Incorporating ETFs of any sort into a portfolio offers efficiency on many fronts, including better diversification, an easier client user experience and better leverage of a financial professional’s time devoted to tasks needed to maintain and grow a practice.
Being in the actively managed ETF space, we understand that advisors must pay close attention to manager changes and strategy changes. However, some advisors may not realize that they need to take the same care and due diligence regarding the construction of newly created indexes, as well as when an ETF sponsor decides to change an underlying index for a fund.
In late May, a curious price action occurred in the stock of Hanergy Thin Film Power Group, a Chinese solar company whose primary listing was on the Hong Kong Stock Exchange. After more than a 500% share price gain in less than one year, the foreign stock fell 47% in a matter of minutes on May 20. By virtue of its explosive growth, Hanergy had come to have a 12% weighting in a solar-themed ETF. While the stock’s meteoric ascent contributed to that ETF’s rise, the trading on May 20 led to an approximately 7% single-day drop for the fund. Awareness of any individual stocks with positions large enough that can cause such a significant decline for a fund is a crucial part of successfully implementing an ETF strategy.
In August 2012, Vanguard removed the MSCI index that underlay its emerging market ETF and replaced it with an emerging market index from FTSE. Interestingly, the same MSCI index still underlies iShares’ emerging market fund. Since the switch, the difference between the two indexes has been meaningful. For the 12-month period ending April 30, the fund tracking the FTSE index outperformed its counterpart by 335 basis points.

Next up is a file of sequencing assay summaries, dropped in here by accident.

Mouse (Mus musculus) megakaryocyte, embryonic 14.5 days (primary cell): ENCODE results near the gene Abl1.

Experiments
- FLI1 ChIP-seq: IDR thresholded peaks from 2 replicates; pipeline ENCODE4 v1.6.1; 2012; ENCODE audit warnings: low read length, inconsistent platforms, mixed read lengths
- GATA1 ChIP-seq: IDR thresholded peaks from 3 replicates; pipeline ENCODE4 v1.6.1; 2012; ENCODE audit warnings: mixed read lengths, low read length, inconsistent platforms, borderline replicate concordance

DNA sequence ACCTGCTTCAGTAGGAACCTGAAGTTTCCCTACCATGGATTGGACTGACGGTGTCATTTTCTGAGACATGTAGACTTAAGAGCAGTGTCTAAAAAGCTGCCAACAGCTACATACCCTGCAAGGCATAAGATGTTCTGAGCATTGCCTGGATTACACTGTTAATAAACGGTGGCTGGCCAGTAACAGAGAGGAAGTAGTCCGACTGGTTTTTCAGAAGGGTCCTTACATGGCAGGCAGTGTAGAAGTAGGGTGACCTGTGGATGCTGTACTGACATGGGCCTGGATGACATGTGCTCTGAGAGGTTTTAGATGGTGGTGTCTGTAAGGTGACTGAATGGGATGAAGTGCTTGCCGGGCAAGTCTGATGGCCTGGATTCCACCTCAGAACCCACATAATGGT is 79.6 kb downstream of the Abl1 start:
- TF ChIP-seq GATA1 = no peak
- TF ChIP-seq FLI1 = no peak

The two indexes have differences in country and sector weightings, which likely account for the dispersion. For example, the FTSE index omits South Korea, a country market that has underperformed over the last year and has a large weighting in the MSCI index. It’s critical that advisors understand how a fund’s underlying index is constructed, and that they stay informed of any changes to an index to successfully implement the level of risk clients are willing to take in their investments.
It has been almost one year since Bill Gross resigned from PIMCO. He, of course, has been known for many years as the “Bond King,” co-founded PIMCO and managed numerous funds across various product structures—ETF, closed-end fund and traditional mutual fund—for the firm. Since Gross’ PIMCO departure, both the ETF and traditional fund versions of the Total Return fund he was most known for have lagged behind the Barclays Capital Aggregate Index. In the year before his departure, the ETF outperformed while the traditional mutual fund lagged.
So much was written, discussed and analyzed about the Gross resignation. Many investors understood this was a trigger to reconsider their allocation to the strategy. Some investors had concerns and redeemed, while others felt comfortable with the existing team and chose to stay in the strategy. It seemed clear that many fiduciaries understood their role was to look closely at their clients’ allocations and make a decision on their behalf.
We do not see this happening with index ETFs as not all broad market exposure is the same, and returns and risk profiles can be very different from each other. While ETFs have blurred the lines for index investing by dramatically expanding what can be defined as an index, one thing is becoming more certain: Advisors are learning to treat new index ETFs similarly to active strategies, and to know which underlying ETF constituents their clients own.